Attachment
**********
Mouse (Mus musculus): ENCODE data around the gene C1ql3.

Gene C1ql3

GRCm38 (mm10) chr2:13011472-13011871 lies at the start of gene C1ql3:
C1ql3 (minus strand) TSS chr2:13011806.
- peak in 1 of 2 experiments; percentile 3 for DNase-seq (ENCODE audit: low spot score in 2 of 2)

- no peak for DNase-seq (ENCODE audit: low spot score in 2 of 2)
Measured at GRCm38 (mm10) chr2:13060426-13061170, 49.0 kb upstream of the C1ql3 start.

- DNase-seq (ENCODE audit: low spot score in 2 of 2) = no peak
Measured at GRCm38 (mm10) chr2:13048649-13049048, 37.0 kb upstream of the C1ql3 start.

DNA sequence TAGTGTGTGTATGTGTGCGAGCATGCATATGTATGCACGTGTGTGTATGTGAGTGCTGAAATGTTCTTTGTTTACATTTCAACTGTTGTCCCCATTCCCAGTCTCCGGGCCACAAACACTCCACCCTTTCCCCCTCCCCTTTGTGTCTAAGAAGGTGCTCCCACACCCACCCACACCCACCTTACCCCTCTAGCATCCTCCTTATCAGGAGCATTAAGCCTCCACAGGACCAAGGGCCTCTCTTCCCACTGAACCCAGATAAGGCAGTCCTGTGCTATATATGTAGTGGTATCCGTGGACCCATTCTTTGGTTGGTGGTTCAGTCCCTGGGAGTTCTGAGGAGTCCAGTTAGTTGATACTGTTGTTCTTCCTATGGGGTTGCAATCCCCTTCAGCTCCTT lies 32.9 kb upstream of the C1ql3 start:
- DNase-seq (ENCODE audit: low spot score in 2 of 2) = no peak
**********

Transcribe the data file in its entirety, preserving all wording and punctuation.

Mouse (Mus musculus): ENCODE data around the gene C1ql3.

Gene C1ql3

GRCm38 (mm10) chr2:13011472-13011871 lies at the start of gene C1ql3:
C1ql3 (minus strand) TSS chr2:13011806.
- peak in 1 of 2 experiments; percentile 3 for DNase-seq (ENCODE audit: low spot score in 2 of 2)

- no peak for DNase-seq (ENCODE audit: low spot score in 2 of 2)
Measured at GRCm38 (mm10) chr2:13060426-13061170, 49.0 kb upstream of the C1ql3 start.

- DNase-seq (ENCODE audit: low spot score in 2 of 2) = no peak
Measured at GRCm38 (mm10) chr2:13048649-13049048, 37.0 kb upstream of the C1ql3 start.

DNA sequence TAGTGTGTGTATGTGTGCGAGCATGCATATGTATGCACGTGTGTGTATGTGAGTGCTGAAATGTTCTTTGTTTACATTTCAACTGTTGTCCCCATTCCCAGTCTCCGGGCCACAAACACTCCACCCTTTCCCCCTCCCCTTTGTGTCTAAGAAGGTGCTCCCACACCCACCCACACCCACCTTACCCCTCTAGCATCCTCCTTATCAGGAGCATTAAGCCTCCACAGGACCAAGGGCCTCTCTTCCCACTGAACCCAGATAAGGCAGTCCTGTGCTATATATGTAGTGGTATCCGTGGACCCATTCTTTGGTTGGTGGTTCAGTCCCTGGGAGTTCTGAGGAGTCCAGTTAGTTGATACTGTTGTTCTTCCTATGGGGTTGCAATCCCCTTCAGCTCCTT lies 32.9 kb upstream of the C1ql3 start:
- DNase-seq (ENCODE audit: low spot score in 2 of 2) = no peak